Optus to court Telstra tomorrow

Arch-rivals Optus and Telstra will face off in court tomorrow as the SingTel subsidiary gets an initial hearing of its claim Telstra unfairly raised wholesale line rental prices in December last year. The action stems from a recent notice issued by the Australian Competition and Consumer Commission (ACCC), allowing third parties to take legal action resulting from Telstra's decision to raise the wholesale price of its Home Access product in December.

Arch-rivals Optus and Telstra will face off in court tomorrow as the SingTel subsidiary gets an initial hearing of its claim Telstra unfairly raised wholesale line rental prices in December last year.

The action stems from a recent notice issued by the Australian Competition and Consumer Commission (ACCC), allowing third parties to take legal action resulting from Telstra's decision to raise the wholesale price of its Home Access product in December.

Optus claims Telstra raised its wholesale line rental prices above those of its retail prices. "Telstra is trying to use its market power to drive its resale competitors out of the marketplace," said Optus director of corporate and regulatory affairs Paul Fletcher in an April statement.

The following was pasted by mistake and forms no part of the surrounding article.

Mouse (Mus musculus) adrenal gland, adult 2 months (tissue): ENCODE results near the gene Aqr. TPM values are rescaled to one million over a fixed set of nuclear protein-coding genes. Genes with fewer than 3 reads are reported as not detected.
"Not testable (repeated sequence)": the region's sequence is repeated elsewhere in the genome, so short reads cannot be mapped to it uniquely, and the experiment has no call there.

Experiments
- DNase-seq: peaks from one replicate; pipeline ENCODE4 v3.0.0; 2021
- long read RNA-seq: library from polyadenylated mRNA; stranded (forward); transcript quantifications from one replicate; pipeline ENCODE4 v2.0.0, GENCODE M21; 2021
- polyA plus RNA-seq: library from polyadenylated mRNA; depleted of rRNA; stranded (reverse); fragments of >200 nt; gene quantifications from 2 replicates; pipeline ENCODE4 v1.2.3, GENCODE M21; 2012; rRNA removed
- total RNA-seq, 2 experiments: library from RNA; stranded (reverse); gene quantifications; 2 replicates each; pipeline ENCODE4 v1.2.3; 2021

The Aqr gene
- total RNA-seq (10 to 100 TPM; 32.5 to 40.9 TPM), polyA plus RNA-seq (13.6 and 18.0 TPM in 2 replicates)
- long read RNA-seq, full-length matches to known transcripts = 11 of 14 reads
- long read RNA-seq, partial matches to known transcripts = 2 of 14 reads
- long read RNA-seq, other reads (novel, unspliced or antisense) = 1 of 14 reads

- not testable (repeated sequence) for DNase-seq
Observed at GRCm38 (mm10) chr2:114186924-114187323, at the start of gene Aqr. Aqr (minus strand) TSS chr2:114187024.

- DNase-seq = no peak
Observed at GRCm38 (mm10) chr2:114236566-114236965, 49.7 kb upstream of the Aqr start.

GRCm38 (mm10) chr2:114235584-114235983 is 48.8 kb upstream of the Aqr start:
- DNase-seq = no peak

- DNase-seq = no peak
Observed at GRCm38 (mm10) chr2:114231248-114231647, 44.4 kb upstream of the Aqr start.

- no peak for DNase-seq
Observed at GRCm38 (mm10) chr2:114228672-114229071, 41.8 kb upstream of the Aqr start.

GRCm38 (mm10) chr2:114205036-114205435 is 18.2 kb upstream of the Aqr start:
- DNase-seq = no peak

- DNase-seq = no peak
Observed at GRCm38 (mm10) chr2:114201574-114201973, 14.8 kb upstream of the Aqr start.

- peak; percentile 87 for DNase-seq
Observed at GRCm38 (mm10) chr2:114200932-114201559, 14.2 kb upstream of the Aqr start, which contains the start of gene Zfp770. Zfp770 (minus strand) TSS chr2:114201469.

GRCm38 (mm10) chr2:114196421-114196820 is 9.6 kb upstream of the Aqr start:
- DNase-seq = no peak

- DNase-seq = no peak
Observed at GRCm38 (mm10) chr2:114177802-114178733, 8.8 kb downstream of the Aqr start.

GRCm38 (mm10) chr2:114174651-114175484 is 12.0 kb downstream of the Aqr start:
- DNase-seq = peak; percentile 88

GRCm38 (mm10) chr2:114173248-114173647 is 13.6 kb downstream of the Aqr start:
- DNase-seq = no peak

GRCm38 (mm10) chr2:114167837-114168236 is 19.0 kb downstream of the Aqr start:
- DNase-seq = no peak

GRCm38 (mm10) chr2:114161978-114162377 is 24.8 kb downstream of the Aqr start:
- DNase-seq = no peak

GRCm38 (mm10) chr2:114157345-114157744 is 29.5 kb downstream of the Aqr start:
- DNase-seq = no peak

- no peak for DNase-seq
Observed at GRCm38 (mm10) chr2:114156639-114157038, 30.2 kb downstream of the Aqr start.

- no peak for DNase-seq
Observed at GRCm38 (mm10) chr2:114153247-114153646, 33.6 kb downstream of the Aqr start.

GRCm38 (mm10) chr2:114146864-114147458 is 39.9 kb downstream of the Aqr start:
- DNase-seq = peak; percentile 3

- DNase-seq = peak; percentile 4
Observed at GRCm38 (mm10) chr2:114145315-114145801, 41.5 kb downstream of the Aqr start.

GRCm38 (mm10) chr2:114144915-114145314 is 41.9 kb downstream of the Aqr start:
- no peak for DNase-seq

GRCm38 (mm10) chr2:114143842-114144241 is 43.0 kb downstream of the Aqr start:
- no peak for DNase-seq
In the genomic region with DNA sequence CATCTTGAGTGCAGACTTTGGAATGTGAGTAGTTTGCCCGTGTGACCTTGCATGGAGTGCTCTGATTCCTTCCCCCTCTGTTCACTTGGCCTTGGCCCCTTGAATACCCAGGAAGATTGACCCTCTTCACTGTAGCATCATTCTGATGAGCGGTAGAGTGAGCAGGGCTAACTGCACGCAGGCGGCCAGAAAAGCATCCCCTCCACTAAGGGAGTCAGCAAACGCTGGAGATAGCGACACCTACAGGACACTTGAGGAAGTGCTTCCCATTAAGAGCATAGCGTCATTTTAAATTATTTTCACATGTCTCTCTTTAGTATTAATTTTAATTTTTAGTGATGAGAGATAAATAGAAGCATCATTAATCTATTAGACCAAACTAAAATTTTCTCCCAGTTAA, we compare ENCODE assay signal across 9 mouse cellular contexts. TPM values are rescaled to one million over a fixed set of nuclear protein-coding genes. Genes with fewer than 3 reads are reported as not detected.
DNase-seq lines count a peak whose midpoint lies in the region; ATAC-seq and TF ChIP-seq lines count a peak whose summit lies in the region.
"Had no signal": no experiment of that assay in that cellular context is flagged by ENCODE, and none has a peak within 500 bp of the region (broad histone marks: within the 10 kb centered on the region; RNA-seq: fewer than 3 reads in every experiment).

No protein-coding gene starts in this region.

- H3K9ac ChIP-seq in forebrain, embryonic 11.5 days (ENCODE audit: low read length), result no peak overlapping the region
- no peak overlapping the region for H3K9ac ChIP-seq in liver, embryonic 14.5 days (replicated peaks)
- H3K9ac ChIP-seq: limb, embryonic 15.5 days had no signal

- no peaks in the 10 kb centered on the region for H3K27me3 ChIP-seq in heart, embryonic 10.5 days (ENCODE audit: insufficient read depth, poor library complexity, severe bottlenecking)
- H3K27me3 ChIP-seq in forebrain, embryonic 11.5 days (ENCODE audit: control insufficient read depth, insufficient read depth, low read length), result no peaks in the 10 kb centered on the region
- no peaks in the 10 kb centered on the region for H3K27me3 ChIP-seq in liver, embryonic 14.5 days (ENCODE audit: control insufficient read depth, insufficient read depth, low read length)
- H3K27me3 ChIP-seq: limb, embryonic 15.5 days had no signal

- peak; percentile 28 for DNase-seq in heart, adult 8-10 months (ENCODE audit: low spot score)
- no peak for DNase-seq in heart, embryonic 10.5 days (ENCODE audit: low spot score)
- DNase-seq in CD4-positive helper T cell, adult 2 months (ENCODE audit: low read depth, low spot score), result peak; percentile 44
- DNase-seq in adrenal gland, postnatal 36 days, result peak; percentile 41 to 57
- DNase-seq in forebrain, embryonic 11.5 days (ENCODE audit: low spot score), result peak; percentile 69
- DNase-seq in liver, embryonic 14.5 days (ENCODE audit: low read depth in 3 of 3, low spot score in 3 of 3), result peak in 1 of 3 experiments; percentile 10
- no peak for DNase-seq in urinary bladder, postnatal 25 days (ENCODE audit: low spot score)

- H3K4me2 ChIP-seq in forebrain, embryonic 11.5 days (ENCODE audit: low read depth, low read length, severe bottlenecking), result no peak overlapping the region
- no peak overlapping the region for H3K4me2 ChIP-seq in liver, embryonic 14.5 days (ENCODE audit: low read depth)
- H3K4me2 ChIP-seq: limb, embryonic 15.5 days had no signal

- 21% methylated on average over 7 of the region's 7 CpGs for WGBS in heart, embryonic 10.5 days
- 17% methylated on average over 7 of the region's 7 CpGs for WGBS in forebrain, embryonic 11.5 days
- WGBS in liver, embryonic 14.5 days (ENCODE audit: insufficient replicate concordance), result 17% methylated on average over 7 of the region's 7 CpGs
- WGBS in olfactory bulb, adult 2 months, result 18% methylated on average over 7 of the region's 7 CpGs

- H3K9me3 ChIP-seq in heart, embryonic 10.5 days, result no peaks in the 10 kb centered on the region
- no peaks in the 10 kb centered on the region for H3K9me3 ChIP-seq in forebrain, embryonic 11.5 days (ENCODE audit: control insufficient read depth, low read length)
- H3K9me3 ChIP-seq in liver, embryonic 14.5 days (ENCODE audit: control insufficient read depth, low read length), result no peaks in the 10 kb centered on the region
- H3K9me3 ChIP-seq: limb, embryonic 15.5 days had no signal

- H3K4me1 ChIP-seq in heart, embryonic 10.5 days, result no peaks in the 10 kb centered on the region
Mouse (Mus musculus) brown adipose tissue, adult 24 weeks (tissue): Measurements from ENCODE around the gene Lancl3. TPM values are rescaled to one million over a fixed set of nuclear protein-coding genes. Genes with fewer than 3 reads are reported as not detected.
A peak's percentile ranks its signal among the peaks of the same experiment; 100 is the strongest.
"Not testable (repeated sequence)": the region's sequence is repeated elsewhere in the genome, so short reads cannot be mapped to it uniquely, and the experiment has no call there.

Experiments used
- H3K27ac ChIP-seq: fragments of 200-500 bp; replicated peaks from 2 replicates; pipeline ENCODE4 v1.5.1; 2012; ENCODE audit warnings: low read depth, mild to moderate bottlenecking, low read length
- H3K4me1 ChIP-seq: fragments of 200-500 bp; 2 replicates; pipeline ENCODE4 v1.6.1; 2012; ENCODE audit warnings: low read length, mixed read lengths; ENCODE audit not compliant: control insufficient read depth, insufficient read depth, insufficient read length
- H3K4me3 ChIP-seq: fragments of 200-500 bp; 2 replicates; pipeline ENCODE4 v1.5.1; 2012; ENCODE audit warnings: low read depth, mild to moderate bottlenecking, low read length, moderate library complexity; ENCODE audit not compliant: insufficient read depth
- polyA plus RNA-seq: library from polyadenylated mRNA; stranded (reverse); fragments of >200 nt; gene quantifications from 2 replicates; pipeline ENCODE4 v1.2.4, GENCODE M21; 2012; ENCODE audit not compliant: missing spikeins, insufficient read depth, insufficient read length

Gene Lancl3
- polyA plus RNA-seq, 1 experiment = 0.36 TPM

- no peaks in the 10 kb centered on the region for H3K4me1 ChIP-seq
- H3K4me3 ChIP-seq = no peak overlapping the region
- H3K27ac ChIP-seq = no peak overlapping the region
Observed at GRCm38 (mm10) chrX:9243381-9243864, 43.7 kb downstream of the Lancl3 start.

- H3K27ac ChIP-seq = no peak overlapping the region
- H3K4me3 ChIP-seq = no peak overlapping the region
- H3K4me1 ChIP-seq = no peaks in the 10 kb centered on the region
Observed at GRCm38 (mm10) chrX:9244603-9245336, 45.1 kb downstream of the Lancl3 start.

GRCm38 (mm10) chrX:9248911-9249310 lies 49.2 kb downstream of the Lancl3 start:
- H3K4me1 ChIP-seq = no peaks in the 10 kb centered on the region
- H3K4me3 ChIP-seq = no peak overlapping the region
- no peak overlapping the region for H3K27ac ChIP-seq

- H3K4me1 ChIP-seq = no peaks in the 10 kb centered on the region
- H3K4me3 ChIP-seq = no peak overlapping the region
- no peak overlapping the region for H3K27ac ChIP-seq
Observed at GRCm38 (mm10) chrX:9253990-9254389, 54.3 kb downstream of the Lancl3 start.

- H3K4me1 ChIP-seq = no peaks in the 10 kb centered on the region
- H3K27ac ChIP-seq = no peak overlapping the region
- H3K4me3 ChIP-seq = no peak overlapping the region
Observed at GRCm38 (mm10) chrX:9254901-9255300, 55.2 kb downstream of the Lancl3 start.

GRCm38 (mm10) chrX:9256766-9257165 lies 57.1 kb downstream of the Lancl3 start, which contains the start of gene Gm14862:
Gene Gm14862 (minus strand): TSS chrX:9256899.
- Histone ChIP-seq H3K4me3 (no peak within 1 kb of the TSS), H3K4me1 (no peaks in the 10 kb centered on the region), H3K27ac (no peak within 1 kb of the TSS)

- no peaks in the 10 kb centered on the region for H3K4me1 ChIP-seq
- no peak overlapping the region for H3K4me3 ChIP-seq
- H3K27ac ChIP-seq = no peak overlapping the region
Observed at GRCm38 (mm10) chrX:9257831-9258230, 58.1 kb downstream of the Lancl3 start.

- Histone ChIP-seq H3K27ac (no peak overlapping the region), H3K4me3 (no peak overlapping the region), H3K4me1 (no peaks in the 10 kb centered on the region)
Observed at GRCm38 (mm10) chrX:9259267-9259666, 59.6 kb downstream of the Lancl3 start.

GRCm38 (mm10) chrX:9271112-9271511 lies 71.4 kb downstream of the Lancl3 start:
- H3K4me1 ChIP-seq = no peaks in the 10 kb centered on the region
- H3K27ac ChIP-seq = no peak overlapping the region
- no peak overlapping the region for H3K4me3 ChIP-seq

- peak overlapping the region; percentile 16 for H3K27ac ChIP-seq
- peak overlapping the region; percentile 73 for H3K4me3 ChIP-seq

Optus is suing Telstra in the Federal Court for breaches of the Trade Practices Act.

However Telstra has said the company's prices were "completely fair and justified" and that Optus' price comparisons were misleading.

"Home Access is just one component of what the wholesale operator would provide the end user in terms of a total product offering ... which would also include long distance, international and fixed-to-mobile calls. It may also be part of a total bundle including broadband," said Telstra's group manager of regulatory affairs Dr Tony Warren in an April statement.

"It's like saying a sandwich shop should profit on every ingredient used in a salad sandwich, when common sense says only the overall margin matters."

In a related case, Telstra has mounted its own legal challenge against the ACCC's competition notice, also in the Federal Court.

Telstra has claimed the ACCC used different arguments than those contained in an earlier consultation notice.

While neither the ACCC or Telstra had spokespeople immediately available to comment on that case, it is understood to be proceeding.

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